On March 10, the United States Securities and Exchange Commission ruled against a change that would allow investment manager VanEck to create a spot Bitcoin (BTC) trust. Commissioner Mark Uyeda joined his colleague Hester Peirce in releasing a statement criticizing the commission’s decision not to approve the listing and trading of the financial product.
The commissioners noted that the SEC had denied every application for a spot Bitcoin trust that ha been filed, amounting to almost 20 over the last six years. Its decision on VanEck “repeats the analysis that the Commission has given in each of these recent orders,” they said, but:
“In our view, the Commission is using a different set of goalposts from those it used—and still uses—for other types of commodity-based ETPs to keep these spot bitcoin ETPs off the exchanges we regulate.”
The agency argued that there is no underlying regulated market and therefore VanEck has no “comprehensive surveillance-sharing agreement with a regulated market of significant size related to spot bitcoin.” While that is a requirement applied to all exchange-traded products (ETPs):
“It is also clear that the Commission is using a uniquely burdensome definition of ‘significant’ in its analyses of spot bitcoin ETP filings.”
The commissioners said the SEC had not required any connection between the spot and futures markets to be demonstrated for other commodity-based ETPs, and “significant” seemed to be applied to liquidity and volume of the trading venue in cases that do not involve Bitcoin. The SEC is required by law to explain changes to its policy for approving commodity-based ETPs, they added.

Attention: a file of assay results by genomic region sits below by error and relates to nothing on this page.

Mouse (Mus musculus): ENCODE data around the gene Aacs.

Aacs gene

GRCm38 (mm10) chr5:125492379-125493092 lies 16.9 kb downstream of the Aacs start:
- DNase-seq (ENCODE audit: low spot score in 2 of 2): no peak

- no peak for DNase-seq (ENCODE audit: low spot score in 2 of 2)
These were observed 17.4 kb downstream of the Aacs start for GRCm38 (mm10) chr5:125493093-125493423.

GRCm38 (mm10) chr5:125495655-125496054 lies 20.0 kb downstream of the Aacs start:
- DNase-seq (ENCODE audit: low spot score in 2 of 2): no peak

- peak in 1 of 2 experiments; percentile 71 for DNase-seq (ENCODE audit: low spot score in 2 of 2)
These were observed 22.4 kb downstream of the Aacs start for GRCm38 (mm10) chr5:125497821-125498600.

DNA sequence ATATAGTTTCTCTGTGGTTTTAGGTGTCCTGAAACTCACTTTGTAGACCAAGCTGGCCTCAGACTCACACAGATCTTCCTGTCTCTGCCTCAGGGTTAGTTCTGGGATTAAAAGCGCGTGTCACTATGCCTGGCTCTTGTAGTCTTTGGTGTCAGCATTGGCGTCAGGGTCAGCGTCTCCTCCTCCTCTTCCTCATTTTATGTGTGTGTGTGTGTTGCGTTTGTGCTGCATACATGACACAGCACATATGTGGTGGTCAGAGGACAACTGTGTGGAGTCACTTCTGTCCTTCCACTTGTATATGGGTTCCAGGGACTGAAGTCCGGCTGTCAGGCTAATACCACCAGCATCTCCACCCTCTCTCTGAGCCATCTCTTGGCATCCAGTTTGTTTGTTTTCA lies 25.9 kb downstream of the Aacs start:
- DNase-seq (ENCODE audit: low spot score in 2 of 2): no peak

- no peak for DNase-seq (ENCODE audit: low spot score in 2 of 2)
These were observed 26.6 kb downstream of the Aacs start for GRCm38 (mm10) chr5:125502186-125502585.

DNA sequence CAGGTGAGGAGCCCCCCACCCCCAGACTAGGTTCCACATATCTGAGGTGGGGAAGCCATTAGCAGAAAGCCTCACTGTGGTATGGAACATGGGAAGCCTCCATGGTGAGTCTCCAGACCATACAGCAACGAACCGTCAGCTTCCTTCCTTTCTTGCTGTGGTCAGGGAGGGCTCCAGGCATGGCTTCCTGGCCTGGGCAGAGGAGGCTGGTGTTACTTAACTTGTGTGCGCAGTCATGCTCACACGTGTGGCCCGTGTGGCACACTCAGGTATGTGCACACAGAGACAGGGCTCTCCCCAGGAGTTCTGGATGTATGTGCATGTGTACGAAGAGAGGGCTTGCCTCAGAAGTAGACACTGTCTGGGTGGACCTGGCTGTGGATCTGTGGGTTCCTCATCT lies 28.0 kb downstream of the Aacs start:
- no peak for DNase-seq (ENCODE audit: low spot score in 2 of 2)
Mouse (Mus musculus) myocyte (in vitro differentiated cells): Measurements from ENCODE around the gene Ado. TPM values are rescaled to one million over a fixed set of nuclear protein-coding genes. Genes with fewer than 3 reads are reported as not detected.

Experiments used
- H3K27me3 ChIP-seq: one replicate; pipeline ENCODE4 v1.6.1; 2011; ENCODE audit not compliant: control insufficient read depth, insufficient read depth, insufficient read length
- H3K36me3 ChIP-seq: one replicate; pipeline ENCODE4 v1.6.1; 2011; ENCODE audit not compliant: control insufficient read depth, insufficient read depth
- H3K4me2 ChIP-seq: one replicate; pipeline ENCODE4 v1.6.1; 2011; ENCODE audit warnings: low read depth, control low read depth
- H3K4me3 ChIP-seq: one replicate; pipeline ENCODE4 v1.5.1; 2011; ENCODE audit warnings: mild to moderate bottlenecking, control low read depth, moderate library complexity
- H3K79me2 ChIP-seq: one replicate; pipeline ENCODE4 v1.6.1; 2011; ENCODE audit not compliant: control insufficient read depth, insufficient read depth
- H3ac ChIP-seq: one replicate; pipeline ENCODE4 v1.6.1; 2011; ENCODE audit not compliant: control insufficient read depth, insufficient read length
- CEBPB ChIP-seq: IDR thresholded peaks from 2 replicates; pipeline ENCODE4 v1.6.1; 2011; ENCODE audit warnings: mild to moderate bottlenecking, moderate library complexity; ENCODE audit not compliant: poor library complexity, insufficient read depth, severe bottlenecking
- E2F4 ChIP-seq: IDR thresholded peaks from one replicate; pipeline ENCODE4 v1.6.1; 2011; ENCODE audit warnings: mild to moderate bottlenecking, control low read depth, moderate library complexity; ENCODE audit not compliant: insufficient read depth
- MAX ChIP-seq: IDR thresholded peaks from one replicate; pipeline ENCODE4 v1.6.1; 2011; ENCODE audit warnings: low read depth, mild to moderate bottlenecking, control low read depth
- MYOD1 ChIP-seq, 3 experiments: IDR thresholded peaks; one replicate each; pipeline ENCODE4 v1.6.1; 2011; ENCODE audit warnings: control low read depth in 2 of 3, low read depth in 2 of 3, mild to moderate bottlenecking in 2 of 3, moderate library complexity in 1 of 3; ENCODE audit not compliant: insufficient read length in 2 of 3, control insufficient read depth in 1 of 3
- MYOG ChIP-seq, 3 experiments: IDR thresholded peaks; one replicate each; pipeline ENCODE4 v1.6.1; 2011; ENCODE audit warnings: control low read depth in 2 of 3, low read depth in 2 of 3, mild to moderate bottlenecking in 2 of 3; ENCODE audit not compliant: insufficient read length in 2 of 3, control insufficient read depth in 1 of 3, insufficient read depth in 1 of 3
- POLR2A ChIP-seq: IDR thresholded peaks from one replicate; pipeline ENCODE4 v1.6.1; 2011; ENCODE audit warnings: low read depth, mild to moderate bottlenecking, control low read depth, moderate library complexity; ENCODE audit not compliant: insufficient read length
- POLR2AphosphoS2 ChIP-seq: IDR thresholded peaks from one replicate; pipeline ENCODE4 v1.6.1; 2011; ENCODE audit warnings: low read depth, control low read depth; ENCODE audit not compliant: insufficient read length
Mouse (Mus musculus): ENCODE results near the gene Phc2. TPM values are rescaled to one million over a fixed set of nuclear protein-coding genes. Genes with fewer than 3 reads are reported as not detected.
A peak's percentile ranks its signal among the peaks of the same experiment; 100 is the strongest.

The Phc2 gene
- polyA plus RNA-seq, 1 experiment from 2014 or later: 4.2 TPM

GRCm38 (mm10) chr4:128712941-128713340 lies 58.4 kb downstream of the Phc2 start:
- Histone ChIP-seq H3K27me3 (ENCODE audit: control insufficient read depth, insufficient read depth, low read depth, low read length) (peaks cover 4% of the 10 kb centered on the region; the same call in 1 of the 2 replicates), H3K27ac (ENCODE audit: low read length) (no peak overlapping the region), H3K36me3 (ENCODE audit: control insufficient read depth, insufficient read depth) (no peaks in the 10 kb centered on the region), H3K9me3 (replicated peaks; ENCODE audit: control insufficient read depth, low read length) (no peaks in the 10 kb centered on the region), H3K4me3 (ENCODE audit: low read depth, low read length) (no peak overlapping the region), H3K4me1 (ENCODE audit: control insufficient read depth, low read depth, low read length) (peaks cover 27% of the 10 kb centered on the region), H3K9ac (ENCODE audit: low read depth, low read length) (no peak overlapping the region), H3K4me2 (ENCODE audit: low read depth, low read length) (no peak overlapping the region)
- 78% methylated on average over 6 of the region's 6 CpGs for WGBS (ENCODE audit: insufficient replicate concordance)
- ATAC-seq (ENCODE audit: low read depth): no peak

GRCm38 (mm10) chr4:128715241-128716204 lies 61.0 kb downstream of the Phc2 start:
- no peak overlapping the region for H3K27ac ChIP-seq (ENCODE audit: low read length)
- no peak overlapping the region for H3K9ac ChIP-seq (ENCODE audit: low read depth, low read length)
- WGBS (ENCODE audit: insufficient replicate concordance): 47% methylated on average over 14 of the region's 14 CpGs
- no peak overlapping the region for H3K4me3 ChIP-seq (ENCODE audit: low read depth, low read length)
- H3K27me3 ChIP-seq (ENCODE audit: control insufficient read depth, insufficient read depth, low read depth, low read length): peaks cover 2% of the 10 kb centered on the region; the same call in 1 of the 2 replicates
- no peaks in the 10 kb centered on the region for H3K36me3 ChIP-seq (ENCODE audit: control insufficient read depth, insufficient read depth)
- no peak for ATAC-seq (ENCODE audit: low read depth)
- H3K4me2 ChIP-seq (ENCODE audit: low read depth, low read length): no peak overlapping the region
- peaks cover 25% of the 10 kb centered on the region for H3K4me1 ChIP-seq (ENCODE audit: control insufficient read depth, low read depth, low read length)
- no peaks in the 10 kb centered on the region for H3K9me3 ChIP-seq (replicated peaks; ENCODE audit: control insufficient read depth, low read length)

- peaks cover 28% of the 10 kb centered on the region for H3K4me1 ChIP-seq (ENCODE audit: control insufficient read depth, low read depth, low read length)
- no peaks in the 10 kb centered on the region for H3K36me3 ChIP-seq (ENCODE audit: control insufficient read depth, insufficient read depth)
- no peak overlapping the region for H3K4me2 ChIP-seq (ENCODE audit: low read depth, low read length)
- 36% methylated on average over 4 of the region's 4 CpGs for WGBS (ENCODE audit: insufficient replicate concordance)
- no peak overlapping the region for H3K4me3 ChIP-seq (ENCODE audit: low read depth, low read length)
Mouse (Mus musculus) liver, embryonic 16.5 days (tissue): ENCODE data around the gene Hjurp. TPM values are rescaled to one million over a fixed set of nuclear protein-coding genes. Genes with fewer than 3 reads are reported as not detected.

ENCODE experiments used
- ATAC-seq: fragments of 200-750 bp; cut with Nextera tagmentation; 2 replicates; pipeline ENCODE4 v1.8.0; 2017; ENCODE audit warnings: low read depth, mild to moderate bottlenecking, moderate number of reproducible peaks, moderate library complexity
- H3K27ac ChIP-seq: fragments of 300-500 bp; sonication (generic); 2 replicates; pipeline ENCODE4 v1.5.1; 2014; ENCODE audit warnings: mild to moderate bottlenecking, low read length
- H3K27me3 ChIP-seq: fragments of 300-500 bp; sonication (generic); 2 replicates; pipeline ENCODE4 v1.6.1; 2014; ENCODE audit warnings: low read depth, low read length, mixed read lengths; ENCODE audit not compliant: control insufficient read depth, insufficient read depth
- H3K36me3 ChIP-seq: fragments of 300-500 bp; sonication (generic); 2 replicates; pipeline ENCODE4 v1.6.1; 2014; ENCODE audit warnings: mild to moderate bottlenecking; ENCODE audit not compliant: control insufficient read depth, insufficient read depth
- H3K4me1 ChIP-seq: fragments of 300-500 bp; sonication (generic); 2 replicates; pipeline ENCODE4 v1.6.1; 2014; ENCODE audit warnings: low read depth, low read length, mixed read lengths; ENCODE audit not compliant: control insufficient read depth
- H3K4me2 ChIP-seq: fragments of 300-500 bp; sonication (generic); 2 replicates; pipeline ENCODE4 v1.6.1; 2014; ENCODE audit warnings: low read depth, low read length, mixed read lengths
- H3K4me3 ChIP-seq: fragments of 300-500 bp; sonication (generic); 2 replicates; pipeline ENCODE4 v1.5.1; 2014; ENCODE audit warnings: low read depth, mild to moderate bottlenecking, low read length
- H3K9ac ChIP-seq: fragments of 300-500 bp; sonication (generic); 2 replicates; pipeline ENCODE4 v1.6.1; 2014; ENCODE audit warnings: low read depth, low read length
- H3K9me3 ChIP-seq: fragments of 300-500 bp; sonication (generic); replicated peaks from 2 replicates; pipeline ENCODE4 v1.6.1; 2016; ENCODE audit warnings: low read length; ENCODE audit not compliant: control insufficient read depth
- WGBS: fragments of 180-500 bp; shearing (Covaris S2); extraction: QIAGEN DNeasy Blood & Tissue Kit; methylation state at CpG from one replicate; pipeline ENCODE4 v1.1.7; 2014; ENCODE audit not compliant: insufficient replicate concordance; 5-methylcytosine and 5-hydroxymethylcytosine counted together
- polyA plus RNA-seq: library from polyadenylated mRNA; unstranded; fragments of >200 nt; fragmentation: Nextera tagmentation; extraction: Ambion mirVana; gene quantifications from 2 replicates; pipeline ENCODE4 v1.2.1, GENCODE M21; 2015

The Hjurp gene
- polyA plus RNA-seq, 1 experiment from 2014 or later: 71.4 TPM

VanEck has a Bitcoin futures-linked financial product. It began its attempts to gain approval for a spot-linked product in 2017. The SEC delayed making a decision on the company’s current, and third, application for a spot ETP for months.
Uyeda, who was nominated by U.S. President Joe Biden and appointed to his post in June, released a statement on the SEC’s proposed toughening of custody rules in February, in which he stated, “This approach to custody appears to mask a policy decision to block access to crypto as an asset class.”